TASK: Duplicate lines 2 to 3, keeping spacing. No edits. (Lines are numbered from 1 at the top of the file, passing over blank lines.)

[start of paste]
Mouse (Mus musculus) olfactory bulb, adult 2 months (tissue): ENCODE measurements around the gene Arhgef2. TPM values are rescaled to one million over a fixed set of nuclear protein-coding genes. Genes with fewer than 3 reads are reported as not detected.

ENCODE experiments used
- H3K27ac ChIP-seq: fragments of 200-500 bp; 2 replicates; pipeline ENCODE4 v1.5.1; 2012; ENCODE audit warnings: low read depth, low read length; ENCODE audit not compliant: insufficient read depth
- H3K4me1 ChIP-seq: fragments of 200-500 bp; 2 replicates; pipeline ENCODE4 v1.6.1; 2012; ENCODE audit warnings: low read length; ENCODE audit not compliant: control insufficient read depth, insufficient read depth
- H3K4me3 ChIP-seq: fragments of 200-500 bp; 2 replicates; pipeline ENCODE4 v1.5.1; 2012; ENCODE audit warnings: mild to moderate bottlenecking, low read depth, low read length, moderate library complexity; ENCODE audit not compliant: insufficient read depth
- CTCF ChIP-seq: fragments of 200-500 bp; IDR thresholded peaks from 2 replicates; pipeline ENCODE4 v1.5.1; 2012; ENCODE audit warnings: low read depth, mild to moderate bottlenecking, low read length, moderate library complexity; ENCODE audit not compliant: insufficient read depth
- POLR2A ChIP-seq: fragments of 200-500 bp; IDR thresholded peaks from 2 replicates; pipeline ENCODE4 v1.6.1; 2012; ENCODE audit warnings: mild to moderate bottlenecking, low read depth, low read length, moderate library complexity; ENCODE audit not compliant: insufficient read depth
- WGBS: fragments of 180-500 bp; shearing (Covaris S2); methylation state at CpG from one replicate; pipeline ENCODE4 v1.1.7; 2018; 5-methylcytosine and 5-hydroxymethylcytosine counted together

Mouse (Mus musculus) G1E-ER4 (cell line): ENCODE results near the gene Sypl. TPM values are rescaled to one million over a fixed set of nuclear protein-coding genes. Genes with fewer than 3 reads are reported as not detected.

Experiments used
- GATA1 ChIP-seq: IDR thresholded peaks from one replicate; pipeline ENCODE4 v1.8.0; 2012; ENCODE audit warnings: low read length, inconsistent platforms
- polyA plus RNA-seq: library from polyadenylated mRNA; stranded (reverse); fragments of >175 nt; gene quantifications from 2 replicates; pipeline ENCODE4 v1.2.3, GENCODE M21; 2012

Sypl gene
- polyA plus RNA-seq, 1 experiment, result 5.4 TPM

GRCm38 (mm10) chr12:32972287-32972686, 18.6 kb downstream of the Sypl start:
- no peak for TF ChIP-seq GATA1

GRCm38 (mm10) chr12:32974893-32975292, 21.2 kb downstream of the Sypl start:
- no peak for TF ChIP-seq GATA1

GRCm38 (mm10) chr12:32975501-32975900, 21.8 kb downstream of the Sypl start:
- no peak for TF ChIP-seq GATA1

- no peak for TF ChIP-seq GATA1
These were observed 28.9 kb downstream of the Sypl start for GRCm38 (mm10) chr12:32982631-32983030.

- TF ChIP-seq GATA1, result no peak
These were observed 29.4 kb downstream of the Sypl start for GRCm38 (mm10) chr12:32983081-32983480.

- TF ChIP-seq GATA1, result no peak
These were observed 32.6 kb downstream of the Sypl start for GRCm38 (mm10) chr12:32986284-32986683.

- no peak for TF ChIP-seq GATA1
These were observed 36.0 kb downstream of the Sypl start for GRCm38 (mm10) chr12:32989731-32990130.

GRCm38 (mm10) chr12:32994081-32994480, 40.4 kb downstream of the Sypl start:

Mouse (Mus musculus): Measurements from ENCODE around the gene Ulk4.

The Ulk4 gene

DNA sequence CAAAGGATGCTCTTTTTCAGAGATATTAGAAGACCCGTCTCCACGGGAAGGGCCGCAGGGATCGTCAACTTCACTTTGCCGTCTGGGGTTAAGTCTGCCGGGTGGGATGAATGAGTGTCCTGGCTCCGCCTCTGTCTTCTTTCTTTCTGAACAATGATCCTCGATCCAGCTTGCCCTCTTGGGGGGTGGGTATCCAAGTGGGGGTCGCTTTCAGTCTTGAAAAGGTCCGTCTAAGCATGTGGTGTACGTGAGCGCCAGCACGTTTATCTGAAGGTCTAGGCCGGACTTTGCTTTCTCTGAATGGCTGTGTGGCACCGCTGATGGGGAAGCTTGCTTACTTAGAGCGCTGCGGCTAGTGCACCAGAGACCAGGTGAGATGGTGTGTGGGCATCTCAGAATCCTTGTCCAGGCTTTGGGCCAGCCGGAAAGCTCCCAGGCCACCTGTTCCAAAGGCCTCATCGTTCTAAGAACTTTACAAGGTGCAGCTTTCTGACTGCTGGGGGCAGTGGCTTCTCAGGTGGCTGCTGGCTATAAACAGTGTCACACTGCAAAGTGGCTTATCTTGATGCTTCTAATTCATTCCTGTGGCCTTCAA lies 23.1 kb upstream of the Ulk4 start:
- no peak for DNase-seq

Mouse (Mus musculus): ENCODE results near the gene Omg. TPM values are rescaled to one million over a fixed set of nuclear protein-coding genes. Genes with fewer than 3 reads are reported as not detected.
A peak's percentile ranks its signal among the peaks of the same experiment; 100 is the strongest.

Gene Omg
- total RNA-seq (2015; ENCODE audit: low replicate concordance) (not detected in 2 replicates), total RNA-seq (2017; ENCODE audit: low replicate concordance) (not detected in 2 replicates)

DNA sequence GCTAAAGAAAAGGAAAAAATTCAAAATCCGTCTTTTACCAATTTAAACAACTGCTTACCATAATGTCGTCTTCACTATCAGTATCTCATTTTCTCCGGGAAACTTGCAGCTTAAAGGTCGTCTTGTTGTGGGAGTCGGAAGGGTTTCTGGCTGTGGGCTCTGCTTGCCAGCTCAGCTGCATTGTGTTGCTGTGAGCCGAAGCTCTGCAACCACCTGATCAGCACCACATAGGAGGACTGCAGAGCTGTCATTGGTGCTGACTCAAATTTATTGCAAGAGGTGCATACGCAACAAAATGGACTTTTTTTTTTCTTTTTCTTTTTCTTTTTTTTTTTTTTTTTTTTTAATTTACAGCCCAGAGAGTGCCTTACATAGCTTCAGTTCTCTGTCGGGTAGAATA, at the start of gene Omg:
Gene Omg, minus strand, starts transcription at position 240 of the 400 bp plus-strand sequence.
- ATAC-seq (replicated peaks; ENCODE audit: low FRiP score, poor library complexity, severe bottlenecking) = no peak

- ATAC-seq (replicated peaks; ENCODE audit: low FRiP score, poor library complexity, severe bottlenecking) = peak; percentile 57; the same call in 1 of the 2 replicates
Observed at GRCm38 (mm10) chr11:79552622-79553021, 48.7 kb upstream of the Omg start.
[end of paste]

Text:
ENCODE experiments used
- H3K27ac ChIP-seq: fragments of 200-500 bp; 2 replicates; pipeline ENCODE4 v1.5.1; 2012; ENCODE audit warnings: low read depth, low read length; ENCODE audit not compliant: insufficient read depth